Retailers’ traditional end-of-year promotional blitz is in full swing, but there are signs that Australian shoppers are becoming more cautious.
While consumers have been resilient in the face of rate hikes and high inflation, bank spending trackers have noted some pre-Christmas dovishness.
Spending monitored by ANZ for the month ended December 18 was just 10 percent higher than 2019, despite price inflation over the period being 10.5 percent and the national population increasing by nearly 2 percent.
That points to “lackluster spending” in the run-up to Christmas, says ANZ economist Adelaide Timbrell.
In 2022, households are grappling with the highest inflation in three decades and eight straight months of interest rate hikes. The Reserve Bank official interest rate is at a 10-year high of 3.1 percent. Consumers are also expecting sharp increases in electricity prices in the coming months.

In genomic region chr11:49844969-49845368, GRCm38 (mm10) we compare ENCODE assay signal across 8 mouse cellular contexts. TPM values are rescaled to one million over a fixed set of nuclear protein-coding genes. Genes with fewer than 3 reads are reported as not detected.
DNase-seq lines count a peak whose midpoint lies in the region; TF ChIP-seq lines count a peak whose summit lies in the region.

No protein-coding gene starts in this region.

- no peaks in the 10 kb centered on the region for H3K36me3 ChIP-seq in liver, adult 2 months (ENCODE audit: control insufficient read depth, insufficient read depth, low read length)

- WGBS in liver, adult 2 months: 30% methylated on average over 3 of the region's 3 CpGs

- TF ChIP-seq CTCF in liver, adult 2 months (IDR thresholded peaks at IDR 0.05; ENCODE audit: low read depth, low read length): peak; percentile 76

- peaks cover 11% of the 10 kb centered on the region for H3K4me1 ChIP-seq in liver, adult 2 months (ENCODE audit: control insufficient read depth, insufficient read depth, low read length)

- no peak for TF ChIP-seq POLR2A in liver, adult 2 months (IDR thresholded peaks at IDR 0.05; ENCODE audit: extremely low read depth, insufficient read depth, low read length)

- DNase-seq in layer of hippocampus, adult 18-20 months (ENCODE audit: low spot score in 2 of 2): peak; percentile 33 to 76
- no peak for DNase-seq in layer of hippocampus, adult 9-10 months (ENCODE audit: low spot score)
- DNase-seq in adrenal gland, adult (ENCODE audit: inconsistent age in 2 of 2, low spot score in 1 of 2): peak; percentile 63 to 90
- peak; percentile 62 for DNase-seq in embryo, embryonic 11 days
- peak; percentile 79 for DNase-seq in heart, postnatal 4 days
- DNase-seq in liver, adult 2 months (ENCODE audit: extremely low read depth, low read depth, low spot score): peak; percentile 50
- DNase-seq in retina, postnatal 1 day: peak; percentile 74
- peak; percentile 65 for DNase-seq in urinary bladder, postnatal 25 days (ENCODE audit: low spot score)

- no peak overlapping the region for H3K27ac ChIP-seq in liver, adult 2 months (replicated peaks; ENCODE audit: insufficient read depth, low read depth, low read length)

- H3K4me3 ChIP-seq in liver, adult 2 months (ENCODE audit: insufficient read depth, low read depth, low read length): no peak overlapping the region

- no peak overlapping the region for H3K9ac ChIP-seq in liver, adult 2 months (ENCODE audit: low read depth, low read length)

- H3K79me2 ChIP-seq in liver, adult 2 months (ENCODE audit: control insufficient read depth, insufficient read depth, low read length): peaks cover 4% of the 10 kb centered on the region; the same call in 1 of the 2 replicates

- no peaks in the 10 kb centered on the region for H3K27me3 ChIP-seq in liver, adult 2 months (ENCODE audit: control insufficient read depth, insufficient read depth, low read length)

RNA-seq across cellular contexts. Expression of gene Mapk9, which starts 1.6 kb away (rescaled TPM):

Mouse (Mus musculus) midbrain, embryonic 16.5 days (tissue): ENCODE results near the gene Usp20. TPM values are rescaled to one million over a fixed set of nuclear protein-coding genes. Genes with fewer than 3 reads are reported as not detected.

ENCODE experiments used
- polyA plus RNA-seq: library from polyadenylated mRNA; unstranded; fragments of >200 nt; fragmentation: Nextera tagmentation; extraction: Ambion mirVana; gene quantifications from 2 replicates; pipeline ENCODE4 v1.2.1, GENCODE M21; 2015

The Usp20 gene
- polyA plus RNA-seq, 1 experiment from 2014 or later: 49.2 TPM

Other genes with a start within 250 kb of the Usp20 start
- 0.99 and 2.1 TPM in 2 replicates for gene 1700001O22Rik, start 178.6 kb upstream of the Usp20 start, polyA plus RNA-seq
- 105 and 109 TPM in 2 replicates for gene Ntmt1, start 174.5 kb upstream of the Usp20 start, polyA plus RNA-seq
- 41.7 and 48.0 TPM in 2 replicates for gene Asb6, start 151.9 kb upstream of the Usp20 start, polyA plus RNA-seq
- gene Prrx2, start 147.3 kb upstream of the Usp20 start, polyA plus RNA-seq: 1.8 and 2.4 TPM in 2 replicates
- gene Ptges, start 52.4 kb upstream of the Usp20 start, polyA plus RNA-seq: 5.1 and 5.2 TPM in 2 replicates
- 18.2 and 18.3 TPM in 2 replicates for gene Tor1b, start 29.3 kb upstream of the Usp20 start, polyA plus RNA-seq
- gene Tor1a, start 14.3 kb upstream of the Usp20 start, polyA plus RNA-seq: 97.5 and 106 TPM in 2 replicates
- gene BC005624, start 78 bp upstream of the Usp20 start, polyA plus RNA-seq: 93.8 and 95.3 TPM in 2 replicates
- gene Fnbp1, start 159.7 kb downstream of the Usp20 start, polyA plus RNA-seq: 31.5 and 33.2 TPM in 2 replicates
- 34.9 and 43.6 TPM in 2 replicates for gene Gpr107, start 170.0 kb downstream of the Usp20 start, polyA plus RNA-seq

For much of the year, spending proved surprisingly resilient in the face of these headwinds. But it was only a matter of time before pressure on the cost of living and higher borrowing costs took their toll. The weak credit growth numbers released just before Christmas were another sign of caution in the economy.
December could be a turning point for consumers. “The spending slowdown has started,” Timbrell warns.
The last three months of the calendar year, which includes Christmas and the Boxing Day sales, are crucial for the retail sector which is one of Australia’s largest employers. According to the Australia Retailers Association, “most discretionary retailers are making up to two-thirds of their profits during this critical trading period”.
https://www.smh.com.au/business/the-economy/lacklustre-spending-how-black-friday-put-a-damper-on-boxing-day-sales-20221226-p5c8tm.html?ref=rss&utm_medium=rss&utm_source=rss_business Boxing Day sales slowed by Black Friday